In sum: posing + pausing = better lectures.  (Or, more and better education for your $$.)

Using devices for non-class related materials is, in my view, inherently distracting for everyone.

Check email or Facebook or anything else during class, then you’re not concentrating on the material at hand.  Ideas and concepts are like living creatures, you have to swim with them to get to know them—and this means giving them your full attention.

Repeatedly diving in and crawling out of a lecture splits your attention and robs you of at least part of your rightful educational experience.

I adore Plato, but he finds it pretty difficult to compete with big news or shocking emails or a hilarious picture that you have just seen while surfing.  Even when you dive back into the class, those news items and pictures are still floating about your mind and will crowd out the ideas that your professor is trying to deliver to you.  Again, this is self-imposed robbery.

Think that you can look at non-class material and not show it via your body language?  Well, that is doubtful.  In my experience, facial expressions of students change quite dramatically when they shift from scholarly concentrating on note taking to checking email or Facebooking.  This is a huge distraction for professors.  (I have also often seen when students find something online that is just “too good” not to share with a neighbour and end up disturbing two or three other students in the process.)

The discussion group students admitted to disliking it when friends would interrupt a conversation in order to check email.  It is the same for professors.

Imagine trying to lecture on philosophy when someone is sitting in the front row, clearly not paying any attention to what you are saying. 

Imagine trying to lecture on a difficult concept when someone holds a cell phone up and flicks their fingers across the screen. 

Even trying to hold a cell phone under a desk is a very visible behaviour.  I have spoken to a number of professors and all are distracted and irritated by this kind of behaviour.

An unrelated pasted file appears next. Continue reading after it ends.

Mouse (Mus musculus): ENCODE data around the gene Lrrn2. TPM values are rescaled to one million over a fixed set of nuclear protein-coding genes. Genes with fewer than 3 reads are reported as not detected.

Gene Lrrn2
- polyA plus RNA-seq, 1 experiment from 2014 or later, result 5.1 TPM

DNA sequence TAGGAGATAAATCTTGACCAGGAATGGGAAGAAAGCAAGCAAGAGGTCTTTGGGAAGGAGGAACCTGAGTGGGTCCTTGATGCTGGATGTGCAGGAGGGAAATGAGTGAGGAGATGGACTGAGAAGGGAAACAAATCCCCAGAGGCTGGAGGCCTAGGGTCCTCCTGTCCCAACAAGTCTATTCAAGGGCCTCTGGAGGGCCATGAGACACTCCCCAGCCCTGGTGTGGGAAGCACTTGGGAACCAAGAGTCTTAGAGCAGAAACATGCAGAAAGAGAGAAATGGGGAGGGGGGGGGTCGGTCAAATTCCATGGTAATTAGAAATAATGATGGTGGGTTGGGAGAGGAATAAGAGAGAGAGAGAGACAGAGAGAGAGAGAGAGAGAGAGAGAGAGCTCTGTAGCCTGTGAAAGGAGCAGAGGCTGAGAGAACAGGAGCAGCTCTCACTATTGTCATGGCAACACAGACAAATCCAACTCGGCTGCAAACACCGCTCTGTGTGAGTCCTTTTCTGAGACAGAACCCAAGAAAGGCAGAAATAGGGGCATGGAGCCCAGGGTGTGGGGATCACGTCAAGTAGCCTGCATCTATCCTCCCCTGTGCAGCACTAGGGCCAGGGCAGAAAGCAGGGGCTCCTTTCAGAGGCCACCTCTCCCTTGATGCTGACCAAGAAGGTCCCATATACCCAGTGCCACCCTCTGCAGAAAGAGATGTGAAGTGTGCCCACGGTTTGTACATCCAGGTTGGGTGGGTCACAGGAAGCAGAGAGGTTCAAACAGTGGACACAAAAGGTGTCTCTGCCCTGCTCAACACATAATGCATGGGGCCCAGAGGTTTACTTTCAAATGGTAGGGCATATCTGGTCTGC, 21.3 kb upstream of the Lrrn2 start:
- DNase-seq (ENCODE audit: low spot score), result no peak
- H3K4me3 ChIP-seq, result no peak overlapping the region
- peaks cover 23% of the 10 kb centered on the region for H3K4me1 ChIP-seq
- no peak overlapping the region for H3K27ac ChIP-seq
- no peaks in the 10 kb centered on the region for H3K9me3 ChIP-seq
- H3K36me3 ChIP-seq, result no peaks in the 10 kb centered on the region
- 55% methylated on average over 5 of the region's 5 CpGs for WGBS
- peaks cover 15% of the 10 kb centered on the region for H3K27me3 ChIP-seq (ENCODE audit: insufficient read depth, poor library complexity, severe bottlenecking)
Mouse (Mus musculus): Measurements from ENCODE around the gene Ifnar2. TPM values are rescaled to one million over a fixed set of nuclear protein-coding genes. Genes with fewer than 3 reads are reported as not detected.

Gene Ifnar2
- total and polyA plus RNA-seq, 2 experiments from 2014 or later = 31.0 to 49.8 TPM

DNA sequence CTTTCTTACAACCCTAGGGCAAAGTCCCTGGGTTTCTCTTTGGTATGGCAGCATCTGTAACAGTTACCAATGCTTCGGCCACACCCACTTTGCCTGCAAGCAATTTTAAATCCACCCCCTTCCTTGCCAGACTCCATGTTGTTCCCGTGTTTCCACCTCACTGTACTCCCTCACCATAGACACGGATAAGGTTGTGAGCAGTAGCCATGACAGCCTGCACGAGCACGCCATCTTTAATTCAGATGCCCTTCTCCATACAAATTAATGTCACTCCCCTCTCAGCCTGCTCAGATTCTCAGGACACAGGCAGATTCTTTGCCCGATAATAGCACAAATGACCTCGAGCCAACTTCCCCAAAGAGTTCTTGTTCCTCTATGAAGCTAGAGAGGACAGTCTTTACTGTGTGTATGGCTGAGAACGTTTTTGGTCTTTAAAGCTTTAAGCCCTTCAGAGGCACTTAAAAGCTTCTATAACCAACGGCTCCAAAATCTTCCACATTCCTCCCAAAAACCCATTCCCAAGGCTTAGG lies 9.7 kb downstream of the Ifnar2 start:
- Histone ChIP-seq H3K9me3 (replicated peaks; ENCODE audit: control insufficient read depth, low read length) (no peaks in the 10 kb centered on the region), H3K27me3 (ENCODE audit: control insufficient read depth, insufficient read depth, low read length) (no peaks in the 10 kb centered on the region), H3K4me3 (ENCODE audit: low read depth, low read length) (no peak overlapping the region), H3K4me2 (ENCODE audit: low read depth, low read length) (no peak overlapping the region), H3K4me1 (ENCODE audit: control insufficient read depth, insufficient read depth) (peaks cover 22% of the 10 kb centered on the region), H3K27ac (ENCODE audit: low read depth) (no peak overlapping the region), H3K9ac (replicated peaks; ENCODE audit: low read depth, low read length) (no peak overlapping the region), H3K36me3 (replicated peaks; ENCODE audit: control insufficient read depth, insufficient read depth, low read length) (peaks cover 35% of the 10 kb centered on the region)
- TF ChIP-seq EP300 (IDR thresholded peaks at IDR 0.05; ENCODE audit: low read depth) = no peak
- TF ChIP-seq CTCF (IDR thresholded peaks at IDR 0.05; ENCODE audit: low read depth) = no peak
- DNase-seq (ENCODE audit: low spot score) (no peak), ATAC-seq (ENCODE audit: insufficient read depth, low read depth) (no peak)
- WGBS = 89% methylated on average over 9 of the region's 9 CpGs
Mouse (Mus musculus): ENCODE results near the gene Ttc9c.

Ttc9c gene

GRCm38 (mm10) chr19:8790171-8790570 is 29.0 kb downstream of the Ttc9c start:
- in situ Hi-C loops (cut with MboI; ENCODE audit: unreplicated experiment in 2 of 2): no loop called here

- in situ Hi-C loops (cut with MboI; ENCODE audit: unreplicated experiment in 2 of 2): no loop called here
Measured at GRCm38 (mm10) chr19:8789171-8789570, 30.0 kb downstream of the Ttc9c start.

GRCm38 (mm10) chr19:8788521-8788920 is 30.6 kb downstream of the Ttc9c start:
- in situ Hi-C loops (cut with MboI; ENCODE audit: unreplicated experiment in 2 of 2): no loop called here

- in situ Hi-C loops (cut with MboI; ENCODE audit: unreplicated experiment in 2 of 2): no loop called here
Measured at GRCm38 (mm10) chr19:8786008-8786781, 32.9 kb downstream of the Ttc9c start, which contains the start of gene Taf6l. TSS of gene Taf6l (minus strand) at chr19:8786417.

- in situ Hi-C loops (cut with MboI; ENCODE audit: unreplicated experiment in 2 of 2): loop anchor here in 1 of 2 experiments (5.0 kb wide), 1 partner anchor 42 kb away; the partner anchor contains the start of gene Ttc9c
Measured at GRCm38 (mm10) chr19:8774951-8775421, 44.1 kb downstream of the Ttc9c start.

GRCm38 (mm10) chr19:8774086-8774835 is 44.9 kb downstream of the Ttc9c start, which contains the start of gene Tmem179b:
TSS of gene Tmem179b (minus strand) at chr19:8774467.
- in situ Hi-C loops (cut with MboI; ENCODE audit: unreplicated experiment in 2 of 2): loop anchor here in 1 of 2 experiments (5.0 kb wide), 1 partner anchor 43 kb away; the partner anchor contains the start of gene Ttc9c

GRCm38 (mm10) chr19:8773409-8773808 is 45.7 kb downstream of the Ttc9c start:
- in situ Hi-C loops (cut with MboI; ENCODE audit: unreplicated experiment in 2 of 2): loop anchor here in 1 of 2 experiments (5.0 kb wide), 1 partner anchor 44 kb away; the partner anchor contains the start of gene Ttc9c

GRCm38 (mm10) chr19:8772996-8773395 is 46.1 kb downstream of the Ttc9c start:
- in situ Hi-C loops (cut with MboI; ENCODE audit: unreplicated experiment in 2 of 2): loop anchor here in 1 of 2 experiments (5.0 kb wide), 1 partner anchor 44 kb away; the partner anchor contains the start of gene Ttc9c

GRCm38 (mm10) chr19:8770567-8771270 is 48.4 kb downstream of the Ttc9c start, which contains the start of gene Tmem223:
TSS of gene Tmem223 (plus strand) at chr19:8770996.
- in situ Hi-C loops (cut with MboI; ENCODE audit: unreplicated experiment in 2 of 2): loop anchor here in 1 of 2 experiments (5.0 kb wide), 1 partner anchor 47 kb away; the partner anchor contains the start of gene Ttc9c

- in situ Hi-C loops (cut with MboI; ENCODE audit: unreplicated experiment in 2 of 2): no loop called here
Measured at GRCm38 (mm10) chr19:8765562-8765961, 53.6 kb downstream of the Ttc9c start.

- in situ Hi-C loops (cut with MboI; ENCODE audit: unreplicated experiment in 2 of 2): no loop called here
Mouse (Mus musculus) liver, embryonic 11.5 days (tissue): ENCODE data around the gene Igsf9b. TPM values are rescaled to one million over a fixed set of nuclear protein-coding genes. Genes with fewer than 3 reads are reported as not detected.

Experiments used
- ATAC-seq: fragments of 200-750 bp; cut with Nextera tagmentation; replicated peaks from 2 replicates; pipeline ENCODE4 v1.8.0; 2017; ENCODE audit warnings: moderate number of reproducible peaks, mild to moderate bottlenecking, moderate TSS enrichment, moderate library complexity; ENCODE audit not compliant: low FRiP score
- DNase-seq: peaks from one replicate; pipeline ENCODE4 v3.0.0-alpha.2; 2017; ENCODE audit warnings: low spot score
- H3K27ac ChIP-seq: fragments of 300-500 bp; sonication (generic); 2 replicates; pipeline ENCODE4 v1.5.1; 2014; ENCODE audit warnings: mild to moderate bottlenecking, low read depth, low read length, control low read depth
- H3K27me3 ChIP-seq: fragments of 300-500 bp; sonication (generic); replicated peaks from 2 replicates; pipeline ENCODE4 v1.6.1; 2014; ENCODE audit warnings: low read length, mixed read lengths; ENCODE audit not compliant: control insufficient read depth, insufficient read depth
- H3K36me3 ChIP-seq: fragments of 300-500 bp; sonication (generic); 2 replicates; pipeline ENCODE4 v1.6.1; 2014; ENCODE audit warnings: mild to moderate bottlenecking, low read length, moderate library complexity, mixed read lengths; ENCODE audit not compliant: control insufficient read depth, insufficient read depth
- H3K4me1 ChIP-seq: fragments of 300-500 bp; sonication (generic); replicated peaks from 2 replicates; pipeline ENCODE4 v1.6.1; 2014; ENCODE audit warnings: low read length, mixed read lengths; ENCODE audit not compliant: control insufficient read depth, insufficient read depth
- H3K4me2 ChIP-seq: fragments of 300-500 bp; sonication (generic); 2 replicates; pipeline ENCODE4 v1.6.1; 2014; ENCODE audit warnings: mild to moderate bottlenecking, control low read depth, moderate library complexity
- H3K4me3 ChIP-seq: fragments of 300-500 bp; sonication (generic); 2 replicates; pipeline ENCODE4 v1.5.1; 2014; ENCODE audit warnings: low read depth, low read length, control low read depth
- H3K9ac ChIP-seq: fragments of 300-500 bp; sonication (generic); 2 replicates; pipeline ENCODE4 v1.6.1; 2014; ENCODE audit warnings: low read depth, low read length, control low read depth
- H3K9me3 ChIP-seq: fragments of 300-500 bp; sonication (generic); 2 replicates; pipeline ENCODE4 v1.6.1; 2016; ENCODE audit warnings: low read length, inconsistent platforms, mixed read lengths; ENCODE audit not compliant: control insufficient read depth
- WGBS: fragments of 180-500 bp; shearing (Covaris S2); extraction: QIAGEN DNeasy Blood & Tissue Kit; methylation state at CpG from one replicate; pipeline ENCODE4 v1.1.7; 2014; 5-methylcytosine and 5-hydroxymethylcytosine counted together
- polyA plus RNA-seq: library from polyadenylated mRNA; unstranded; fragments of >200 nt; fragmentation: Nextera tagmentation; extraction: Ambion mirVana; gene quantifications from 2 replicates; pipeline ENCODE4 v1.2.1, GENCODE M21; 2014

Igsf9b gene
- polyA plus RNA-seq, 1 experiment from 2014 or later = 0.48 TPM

At the end of it all, keep in mind that this certainly negatively affects our lecturing and that affects the quality of your education as well as the education of everyone else in the room.

Distracted and irritated professors are not going to function at their best.

In the end, no, it is not acceptable to surf, text or even to even look things up during a lecture.

Is taking notes on a laptop better than pen and paper?  Well, that is a topic for another time.

But it is clearly time, at the beginning of a session, to lay down some rules for creating the best learning environments that we can, given the presence of so much technology.


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Anne-Marie      September 07, 2016 at 11:00
This is certainly pertinent and timely blogue.

When I first went to university, no one had cell phones, nor laptops in classes. When I went back to university lately, I had to adjust. To be honest, what disturbs me the most, personally, is laptops! The noise of the keys on the keyboard is very distracting! While I completely agree with ground rules and etiquette, and could be considered old school, I think there a balance to reach.

During my degree at USP, I have used an ipad to
1) look up information the professor was talking about as I had no clue what he was referring to. Now I do get the point that I should have asked the professor to clarify for the benefit of the class, but as I did not necessarily have the appropriate background and I did not want to put myself in that position. It is part of my personality, I try to figure things out for myself. It allowed me to follow discussions in which I was lost.
2) Similarly, I looked up words. English is my 2nd language, and I followed half my courses in English. Sometimes, looking up a word was enough for me to follow the lecture or participate in the conversation.
3) The most interesting use was a personal one. During a session, I was dealing with a newborn refusing the bottle. The technology helped me discretely step out of class when the baby was hungry. I had notified my professor and fellow classmates, and my stepping out was often the cue that it was break time! Your blogue made me think what we would have done 20 years ago? Let the baby cry it out (no)? Leave each class at a specific time to meet (maybe)? The reality is I would have leaned towards skipping a session and dropping out of the program. The technology helped me big time that session!

That being said, I understand your irritation as I have lived it too. I agree there should be a discussion about the appropriate use of these devices, and that anything non related, such as emails and facebooking, are not acceptable and distracting. However, I will have to disagree with a complete ban as the ipad has helped me more that it has distracted me. At some point, I expect students to impose self discipline.
Marcel Roy      September 06, 2016 at 14:08
Usually I turn my phone to mute,to avoid disturbing the classmates